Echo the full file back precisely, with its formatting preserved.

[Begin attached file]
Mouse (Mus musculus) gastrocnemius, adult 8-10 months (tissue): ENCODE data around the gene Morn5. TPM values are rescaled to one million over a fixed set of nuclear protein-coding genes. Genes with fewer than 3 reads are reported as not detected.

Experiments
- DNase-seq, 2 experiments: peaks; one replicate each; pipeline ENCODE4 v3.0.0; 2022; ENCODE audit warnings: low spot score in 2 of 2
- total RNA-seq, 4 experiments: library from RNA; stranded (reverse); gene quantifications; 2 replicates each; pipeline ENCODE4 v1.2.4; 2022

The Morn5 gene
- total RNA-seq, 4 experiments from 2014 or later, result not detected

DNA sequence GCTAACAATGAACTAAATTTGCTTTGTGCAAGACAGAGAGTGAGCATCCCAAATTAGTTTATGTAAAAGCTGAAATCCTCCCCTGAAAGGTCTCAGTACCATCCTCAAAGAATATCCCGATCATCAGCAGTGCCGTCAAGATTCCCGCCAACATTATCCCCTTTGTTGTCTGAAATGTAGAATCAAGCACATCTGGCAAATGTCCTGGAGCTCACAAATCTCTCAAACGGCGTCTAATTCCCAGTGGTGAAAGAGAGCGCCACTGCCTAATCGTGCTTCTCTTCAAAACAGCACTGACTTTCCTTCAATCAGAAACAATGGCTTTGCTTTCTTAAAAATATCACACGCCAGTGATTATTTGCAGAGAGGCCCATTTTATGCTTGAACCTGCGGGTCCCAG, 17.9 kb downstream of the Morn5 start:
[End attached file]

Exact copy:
Mouse (Mus musculus) gastrocnemius, adult 8-10 months (tissue): ENCODE data around the gene Morn5. TPM values are rescaled to one million over a fixed set of nuclear protein-coding genes. Genes with fewer than 3 reads are reported as not detected.

Experiments
- DNase-seq, 2 experiments: peaks; one replicate each; pipeline ENCODE4 v3.0.0; 2022; ENCODE audit warnings: low spot score in 2 of 2
- total RNA-seq, 4 experiments: library from RNA; stranded (reverse); gene quantifications; 2 replicates each; pipeline ENCODE4 v1.2.4; 2022

The Morn5 gene
- total RNA-seq, 4 experiments from 2014 or later, result not detected

DNA sequence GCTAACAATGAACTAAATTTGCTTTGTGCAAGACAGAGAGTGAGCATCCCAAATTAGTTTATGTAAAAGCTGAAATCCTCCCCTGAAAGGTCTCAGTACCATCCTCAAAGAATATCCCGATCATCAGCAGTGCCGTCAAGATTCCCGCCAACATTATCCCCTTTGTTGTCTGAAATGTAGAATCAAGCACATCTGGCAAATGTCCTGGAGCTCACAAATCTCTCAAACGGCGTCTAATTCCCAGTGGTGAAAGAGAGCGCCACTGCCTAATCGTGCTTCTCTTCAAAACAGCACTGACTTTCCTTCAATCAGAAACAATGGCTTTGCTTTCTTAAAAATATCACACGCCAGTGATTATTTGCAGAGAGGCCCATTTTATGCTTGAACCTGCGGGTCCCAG, 17.9 kb downstream of the Morn5 start: